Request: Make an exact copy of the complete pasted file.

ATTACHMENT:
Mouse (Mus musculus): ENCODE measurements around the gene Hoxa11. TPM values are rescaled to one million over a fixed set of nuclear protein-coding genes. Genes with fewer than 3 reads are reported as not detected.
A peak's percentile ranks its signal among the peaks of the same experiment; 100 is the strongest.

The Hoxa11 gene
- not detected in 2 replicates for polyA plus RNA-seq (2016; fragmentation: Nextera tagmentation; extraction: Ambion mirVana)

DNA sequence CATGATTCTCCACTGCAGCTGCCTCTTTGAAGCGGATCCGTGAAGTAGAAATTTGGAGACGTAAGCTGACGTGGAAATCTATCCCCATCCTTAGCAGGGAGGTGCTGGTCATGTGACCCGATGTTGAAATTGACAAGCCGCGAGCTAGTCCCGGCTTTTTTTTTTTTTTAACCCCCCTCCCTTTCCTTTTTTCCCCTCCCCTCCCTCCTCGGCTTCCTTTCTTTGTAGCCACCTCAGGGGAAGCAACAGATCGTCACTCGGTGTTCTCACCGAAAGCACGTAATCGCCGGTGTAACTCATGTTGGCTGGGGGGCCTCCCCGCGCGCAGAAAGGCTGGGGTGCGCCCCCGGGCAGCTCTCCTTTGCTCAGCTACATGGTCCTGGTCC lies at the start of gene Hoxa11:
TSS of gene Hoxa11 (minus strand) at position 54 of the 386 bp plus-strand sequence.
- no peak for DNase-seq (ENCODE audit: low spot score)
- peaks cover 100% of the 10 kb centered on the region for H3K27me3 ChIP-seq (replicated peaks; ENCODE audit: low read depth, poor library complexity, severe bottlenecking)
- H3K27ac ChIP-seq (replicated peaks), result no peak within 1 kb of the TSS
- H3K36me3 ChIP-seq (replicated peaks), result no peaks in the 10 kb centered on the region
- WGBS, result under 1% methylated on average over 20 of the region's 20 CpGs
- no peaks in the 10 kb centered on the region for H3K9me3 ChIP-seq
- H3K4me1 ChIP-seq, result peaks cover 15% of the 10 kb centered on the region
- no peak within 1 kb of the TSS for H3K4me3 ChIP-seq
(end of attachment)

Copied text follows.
Mouse (Mus musculus): ENCODE measurements around the gene Hoxa11. TPM values are rescaled to one million over a fixed set of nuclear protein-coding genes. Genes with fewer than 3 reads are reported as not detected.
A peak's percentile ranks its signal among the peaks of the same experiment; 100 is the strongest.

The Hoxa11 gene
- not detected in 2 replicates for polyA plus RNA-seq (2016; fragmentation: Nextera tagmentation; extraction: Ambion mirVana)

DNA sequence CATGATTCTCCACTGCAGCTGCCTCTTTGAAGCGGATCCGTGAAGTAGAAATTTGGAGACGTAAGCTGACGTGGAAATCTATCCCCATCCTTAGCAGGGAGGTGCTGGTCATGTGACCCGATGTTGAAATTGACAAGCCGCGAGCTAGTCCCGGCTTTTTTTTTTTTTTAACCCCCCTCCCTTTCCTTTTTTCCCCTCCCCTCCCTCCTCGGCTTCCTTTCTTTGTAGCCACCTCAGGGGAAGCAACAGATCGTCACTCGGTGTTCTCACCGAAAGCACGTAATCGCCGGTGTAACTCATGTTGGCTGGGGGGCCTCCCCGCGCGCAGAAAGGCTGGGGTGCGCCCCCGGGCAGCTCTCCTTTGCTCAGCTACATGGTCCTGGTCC lies at the start of gene Hoxa11:
TSS of gene Hoxa11 (minus strand) at position 54 of the 386 bp plus-strand sequence.
- no peak for DNase-seq (ENCODE audit: low spot score)
- peaks cover 100% of the 10 kb centered on the region for H3K27me3 ChIP-seq (replicated peaks; ENCODE audit: low read depth, poor library complexity, severe bottlenecking)
- H3K27ac ChIP-seq (replicated peaks), result no peak within 1 kb of the TSS
- H3K36me3 ChIP-seq (replicated peaks), result no peaks in the 10 kb centered on the region
- WGBS, result under 1% methylated on average over 20 of the region's 20 CpGs
- no peaks in the 10 kb centered on the region for H3K9me3 ChIP-seq
- H3K4me1 ChIP-seq, result peaks cover 15% of the 10 kb centered on the region
- no peak within 1 kb of the TSS for H3K4me3 ChIP-seq